A new England-wide study by IP video integrator NW Security completed in September, found that 97% of medium and large-sized businesses wanted to make significant improvements to their existing CCTV systems. Over a third (36%) of firms captured in this study wanted their CCTV systems to be integrated better with other security-related systems such as access control, fire and intruder alarm systems.
Nearly one in five medium and large-sized firms (19%), wanted their CCTV systems to find and retrieve footage of incidents easier and quicker. This group expressed dissatisfaction that it was taking too long to find video following known security incidents. Almost one in ten firms (8%) wanted to dramatically reduce the number of false positives that their CCTV systems were flagging – admitting that false alarms were consuming too much of their time.
False event triggers used to be much bigger problem than it is today. NW Security thinks it’s good news that 92% of CCTV system managers are happy with the accuracy of event triggers as a result on analytics improvements and better configuration of systems.
Frank Crouwel, Managing Director of NW Security explained: “False positives used to be a massive problem in first generation video analytics software, but it should be possible now to deploy and tune next generation video analytics tools to reduce false positives dramatically.”
Connected with this comment, a further 8% of firms captured by NW Security’s market study wanted their CCTV systems to be upgraded to add intelligent video analytics to better support post-event decision-making.
The survey found that 5% were concerned that their video systems needed to have GDPR compliance baked into it, to ensure compliance in the way video surveillance data is collected, stored, accessed and processed. And over one in 10 (12%) wanted to improve resilience and back-up systems around surveillance recordings.
NW Security queried why so many firms wanted full system level integration between intruder and fire alarm systems with CCTV. It believes some of this demand tends to come without considering real relevance for individual company’s security needs. Businesses must work out what the real operational requirements (ORs) of each and every camera they have installed. Then they must base modifications and integrations on what is really needed in security terms.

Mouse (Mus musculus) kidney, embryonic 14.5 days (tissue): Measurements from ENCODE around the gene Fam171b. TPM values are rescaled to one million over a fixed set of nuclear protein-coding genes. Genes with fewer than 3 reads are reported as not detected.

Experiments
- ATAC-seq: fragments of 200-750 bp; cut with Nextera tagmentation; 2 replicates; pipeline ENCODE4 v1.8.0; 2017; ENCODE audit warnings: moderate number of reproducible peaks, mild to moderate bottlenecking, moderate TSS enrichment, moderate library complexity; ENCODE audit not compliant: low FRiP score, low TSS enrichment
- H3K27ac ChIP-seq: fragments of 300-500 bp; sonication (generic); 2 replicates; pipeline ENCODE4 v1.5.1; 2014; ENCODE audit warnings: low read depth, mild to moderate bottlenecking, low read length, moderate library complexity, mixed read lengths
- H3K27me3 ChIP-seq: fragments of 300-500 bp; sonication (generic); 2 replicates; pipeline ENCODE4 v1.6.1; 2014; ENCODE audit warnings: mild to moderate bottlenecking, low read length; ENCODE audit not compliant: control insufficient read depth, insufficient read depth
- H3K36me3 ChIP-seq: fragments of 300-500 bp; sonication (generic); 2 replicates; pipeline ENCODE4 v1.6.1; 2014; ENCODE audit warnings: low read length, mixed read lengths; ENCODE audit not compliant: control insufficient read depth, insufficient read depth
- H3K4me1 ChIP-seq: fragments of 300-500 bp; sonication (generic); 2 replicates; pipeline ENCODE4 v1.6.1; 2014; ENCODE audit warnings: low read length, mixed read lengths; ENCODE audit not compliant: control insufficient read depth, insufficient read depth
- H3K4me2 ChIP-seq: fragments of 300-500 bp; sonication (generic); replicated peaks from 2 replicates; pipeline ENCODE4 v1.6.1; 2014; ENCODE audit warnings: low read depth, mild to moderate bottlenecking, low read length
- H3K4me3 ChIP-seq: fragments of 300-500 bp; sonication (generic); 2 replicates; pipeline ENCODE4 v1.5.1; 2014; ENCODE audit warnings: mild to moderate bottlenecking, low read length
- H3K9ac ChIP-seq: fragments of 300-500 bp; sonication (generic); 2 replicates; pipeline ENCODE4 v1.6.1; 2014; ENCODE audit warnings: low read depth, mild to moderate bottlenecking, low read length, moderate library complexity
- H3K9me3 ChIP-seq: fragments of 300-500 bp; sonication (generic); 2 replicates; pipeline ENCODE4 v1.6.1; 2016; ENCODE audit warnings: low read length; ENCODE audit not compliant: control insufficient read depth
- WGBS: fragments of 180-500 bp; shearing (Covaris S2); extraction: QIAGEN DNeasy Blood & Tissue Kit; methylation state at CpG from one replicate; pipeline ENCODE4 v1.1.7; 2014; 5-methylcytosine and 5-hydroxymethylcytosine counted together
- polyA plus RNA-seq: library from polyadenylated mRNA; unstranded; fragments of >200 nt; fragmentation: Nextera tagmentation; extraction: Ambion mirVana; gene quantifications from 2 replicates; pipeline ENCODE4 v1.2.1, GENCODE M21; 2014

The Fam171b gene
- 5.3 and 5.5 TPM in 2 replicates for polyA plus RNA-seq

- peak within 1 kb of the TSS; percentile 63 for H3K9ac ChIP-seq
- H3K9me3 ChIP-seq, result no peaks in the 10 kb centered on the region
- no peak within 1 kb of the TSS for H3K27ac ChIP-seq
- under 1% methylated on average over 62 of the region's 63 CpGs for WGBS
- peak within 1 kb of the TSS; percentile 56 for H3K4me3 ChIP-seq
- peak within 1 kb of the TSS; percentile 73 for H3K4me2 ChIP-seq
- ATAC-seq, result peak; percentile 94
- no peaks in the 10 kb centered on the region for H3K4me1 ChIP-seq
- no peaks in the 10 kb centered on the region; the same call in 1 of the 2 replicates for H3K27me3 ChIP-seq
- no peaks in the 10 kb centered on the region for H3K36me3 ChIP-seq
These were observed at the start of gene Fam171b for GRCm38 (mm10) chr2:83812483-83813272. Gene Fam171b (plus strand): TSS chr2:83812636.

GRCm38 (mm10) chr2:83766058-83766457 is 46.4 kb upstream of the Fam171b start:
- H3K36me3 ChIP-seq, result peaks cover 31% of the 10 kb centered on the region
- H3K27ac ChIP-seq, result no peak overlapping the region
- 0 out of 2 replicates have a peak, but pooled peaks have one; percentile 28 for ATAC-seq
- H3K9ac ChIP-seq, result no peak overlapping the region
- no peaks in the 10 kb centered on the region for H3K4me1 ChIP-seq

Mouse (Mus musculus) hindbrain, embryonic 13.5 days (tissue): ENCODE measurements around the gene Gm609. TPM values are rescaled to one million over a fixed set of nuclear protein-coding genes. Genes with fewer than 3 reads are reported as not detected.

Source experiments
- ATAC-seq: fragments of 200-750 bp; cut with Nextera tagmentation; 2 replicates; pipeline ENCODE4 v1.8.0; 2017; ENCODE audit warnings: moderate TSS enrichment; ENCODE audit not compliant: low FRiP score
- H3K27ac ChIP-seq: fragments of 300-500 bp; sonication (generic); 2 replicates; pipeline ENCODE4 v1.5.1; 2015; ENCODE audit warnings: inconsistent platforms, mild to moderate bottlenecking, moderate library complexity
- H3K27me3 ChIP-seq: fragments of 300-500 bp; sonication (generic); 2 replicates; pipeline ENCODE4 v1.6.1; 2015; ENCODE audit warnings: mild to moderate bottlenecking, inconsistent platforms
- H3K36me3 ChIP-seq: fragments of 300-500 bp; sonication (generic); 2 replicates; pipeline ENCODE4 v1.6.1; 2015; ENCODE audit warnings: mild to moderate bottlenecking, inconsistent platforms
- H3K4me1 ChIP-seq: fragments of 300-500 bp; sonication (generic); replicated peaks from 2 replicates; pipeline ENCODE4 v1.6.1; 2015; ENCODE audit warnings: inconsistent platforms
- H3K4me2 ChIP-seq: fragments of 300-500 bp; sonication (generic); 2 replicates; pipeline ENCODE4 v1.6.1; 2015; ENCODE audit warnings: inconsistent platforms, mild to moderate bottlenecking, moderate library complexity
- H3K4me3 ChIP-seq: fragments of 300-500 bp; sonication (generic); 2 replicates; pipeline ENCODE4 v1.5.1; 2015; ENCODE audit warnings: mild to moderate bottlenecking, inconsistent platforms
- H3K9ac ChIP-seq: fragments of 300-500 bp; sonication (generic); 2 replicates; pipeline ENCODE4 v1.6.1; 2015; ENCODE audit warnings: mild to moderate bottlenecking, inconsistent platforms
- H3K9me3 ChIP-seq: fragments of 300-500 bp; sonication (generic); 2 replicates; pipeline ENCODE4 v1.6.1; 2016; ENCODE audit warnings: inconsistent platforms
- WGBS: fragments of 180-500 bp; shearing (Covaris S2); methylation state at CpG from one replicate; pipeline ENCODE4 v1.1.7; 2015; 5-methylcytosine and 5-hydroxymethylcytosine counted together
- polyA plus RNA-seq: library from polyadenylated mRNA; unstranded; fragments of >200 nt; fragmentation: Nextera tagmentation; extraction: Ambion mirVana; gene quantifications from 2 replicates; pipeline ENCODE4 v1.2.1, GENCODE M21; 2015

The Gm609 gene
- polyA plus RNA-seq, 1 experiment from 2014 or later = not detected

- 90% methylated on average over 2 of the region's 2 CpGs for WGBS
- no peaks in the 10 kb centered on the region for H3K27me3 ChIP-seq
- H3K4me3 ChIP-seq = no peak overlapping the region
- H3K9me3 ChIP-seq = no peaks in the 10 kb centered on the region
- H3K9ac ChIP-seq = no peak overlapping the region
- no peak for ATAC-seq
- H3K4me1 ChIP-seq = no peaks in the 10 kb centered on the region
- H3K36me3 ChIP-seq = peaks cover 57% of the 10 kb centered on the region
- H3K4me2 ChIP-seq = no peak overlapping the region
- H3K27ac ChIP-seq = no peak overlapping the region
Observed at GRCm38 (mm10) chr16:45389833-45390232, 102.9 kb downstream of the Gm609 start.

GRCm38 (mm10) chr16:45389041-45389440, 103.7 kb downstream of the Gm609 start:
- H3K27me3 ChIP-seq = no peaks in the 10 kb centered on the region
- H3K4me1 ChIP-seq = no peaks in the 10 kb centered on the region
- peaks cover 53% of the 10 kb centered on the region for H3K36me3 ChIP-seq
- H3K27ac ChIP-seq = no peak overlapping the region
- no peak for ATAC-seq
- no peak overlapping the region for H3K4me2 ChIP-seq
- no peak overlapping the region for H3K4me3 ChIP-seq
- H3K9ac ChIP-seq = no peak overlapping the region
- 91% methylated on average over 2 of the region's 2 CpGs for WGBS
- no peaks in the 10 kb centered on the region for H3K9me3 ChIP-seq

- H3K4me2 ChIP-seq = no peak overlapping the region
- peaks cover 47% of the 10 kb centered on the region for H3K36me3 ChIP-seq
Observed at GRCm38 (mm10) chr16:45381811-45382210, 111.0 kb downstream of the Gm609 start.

“Integration should be driven by a genuine Operational Requirement not just by the desire to integrate cutting edge technologies for the sake of it. If you’re not careful, you can end up with a system which is over-specified and underperforming,” said Crouwel. “The other factor at work here is vendor hype. Marketing materials from vendors endlessly promote the twin mantras of innovation and integration. However, the reality on the ground is that getting systems to work well together is still difficult work. It can still be challenging to maintain systems over the long term due to often unsynchronised software and firmware updates.”
NW Security attributes the fact that one in every five firms were struggling to access relevant video recordings following incidents, to the need for more comprehensive user training. NW Security highlights the importance of user training when new video management systems (VMS) are being deployed or when new staff are joining. “VMS’ search capabilities today are generally very good at helping the user locate relevant video sequences today,” stated Crouwel. “But operatives need to know how to use the on-screen tools to the fullest. It’s also worth looking at how much ‘empty data’ you are collecting. It’s easy enough to set up recording on relevant event triggers using detection analytics for example, so that only relevant activity is collected. This configuration change often reduces the amount of data captured by over 50%.”
Reflecting on the findings of the survey, Crouwel stated: “Although the expectation of systems is rising rapidly, our findings show the need to get back to basics: investing in user training so that all your security team can put VMS’ increased functionality to work, and configuring cameras in line with defined Operational Requirements, both remain important but often neglected areas for optimising CCTV systems.”